Construction has already begun in Scandicci on Line 1 of Florence’s controversial Tramvia, and by the end of 2008 the much-debated system should be up and running. Both city officials and construction firms have made a solemn oath that the project will be completed on time.
Further, officials promise that a novel system will significantly reduce noise pollution and vibrations during both construction and operation through the use of special mattresses, rubber and railway crossbars.
According to engineers, the Tramvia route will be lined with mattresses during construction to diminish excess noise in highly populated areas. The railway tracks will be placed on crossbars instead of directly on a cemented surface, thus reducing vibrations and noise when the Tramvia is in operation. Lining the railway tracks with rubber will reduce noise during operation by three decibels.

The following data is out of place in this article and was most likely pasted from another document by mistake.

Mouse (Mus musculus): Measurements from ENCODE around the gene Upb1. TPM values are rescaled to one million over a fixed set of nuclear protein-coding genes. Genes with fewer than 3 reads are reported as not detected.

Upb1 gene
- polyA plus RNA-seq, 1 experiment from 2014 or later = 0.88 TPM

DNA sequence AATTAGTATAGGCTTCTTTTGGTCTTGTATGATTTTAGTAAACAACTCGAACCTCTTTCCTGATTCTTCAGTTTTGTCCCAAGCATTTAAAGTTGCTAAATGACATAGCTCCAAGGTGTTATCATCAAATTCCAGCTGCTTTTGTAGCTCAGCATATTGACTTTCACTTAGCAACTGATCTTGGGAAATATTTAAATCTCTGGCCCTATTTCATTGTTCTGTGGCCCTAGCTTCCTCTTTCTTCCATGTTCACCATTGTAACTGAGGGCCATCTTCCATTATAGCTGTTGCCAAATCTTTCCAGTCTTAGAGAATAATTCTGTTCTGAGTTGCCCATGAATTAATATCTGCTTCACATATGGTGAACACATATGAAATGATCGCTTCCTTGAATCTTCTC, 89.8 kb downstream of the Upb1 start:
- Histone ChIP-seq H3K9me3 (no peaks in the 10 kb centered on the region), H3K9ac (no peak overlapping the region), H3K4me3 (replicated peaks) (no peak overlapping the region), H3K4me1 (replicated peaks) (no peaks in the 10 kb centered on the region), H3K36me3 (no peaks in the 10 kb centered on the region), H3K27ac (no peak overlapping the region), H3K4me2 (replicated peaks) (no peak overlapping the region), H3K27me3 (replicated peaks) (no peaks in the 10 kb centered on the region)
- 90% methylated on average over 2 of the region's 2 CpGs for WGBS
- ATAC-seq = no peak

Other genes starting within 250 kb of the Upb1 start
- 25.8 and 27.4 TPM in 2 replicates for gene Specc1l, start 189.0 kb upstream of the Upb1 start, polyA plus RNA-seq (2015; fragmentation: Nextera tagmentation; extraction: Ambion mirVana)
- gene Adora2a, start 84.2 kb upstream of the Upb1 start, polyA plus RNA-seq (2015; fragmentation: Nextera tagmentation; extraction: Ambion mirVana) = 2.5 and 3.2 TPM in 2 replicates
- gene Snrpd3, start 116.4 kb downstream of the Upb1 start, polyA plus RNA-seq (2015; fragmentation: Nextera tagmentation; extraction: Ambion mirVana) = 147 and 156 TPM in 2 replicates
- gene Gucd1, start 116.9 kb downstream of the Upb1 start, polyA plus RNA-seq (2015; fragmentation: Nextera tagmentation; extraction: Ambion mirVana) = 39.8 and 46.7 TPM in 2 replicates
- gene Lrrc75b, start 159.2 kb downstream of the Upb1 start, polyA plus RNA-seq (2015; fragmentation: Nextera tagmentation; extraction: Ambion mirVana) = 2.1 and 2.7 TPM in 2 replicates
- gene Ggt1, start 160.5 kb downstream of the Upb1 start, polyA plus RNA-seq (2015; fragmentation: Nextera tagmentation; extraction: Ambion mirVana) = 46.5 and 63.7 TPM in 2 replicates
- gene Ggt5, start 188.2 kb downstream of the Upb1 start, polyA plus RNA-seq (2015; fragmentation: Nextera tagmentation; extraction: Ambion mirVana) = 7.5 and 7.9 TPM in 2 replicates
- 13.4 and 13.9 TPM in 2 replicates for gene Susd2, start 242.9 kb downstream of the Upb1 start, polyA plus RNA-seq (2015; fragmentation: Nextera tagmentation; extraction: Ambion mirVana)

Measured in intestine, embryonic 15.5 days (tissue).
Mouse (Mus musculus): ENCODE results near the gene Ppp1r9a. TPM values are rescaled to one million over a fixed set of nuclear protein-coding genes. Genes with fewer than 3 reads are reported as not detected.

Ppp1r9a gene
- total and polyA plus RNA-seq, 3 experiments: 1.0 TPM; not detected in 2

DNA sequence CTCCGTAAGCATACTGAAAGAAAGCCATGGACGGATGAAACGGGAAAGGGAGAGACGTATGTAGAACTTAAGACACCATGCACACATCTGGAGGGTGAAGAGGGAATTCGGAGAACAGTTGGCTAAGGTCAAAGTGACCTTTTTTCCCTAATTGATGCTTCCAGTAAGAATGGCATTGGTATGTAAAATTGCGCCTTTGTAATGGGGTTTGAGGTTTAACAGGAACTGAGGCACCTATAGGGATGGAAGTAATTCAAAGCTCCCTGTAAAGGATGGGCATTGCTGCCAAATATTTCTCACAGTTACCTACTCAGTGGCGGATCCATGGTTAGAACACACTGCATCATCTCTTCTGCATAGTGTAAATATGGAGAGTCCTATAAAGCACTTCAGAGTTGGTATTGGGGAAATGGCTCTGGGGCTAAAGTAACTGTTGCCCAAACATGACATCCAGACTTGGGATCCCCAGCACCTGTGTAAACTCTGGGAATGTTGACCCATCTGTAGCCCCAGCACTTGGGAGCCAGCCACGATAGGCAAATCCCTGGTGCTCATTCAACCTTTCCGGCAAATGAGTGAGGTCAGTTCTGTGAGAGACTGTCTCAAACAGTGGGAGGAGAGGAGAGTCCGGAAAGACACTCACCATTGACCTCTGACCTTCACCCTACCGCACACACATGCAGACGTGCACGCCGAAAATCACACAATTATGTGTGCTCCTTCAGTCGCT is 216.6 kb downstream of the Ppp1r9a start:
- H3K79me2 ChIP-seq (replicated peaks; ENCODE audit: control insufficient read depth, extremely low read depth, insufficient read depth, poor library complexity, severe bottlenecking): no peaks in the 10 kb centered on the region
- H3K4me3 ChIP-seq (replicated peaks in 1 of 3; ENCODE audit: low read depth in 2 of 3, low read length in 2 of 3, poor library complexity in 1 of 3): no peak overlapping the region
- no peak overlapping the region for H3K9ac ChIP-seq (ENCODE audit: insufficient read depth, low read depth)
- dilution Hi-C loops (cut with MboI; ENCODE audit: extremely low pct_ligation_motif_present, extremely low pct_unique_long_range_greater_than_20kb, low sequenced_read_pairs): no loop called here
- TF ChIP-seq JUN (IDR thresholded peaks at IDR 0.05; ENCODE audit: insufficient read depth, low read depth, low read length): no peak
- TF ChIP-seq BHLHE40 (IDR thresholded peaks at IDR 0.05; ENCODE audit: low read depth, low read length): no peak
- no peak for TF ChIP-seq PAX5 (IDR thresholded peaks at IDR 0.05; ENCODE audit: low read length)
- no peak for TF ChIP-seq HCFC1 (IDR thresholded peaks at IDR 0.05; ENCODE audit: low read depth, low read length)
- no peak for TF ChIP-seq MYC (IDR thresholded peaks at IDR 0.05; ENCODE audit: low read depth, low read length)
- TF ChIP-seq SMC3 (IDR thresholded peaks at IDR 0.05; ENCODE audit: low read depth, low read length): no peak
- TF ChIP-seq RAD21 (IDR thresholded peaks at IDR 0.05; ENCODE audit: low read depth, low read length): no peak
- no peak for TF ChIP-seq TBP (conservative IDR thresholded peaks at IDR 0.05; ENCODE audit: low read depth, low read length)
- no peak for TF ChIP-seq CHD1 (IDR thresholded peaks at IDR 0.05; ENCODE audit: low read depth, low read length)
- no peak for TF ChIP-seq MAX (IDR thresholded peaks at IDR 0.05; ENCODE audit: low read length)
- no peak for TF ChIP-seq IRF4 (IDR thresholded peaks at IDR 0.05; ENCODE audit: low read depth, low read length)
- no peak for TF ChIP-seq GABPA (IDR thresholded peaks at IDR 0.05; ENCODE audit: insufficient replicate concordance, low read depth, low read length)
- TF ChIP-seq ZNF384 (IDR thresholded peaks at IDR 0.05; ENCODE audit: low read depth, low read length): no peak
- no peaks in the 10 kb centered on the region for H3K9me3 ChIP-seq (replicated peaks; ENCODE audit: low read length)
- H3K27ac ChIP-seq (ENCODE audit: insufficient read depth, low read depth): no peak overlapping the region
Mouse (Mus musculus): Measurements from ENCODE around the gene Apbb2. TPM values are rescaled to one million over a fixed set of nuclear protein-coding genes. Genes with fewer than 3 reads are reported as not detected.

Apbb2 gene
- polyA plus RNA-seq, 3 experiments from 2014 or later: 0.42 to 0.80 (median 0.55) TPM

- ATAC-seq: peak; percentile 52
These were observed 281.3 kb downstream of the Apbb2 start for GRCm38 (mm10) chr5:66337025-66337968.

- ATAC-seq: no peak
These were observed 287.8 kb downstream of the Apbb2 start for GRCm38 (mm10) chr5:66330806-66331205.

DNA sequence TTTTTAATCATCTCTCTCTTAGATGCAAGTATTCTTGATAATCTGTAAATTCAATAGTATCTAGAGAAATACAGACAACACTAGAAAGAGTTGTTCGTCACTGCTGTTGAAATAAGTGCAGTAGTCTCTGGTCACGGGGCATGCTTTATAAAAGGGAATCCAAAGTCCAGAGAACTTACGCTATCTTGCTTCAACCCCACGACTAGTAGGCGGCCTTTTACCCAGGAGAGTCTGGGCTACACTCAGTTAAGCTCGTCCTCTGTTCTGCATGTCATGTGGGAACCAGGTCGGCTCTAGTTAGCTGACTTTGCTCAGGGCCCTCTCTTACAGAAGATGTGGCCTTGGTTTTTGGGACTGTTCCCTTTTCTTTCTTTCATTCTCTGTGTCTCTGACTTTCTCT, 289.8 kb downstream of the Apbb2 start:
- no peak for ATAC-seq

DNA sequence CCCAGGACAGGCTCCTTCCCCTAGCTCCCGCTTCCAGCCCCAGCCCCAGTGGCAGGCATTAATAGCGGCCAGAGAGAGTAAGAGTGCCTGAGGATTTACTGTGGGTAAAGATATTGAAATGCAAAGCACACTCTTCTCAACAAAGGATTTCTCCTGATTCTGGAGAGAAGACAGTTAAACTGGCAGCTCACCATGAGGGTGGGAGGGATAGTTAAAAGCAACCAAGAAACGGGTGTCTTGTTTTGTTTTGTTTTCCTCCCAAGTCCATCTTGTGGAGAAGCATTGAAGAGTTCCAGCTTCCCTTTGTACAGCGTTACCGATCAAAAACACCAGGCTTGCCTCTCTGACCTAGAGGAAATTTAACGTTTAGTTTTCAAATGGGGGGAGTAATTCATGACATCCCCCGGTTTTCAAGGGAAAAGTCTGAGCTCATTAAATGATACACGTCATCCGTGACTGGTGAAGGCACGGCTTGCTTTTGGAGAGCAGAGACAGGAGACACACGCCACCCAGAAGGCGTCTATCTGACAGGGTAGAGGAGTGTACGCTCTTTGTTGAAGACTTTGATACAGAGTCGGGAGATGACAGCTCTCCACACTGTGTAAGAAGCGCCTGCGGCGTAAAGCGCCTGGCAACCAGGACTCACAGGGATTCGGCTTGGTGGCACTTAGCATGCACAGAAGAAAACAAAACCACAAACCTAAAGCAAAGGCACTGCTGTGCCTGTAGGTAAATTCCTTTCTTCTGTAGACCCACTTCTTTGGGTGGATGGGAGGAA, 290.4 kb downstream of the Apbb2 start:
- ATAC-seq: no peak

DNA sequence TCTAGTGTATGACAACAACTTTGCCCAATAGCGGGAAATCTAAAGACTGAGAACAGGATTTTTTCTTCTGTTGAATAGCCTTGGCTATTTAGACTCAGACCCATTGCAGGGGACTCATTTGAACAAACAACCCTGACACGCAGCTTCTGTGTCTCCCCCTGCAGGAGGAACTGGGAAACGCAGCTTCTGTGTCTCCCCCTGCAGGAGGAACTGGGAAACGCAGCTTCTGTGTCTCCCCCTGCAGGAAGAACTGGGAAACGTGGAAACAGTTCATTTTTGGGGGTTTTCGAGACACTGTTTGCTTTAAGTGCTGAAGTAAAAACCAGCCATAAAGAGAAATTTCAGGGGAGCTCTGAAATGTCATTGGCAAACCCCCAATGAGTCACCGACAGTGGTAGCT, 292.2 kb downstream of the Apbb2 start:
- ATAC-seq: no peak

Because this approach to reducing noise, dubbed ‘the Florence system’, is unique, city hall will apply for a patent.
Meanwhile citizens continue to protest the construction of the Tramvia. Outrage ensued after a city council meeting last week in which police officers identified and recorded the names of the protesters present. A host of public and private officials criticized officials at Palazzo Vecchio and the chief of police Alessandro Bartolini for having ‘put the principles of democracy at risk’.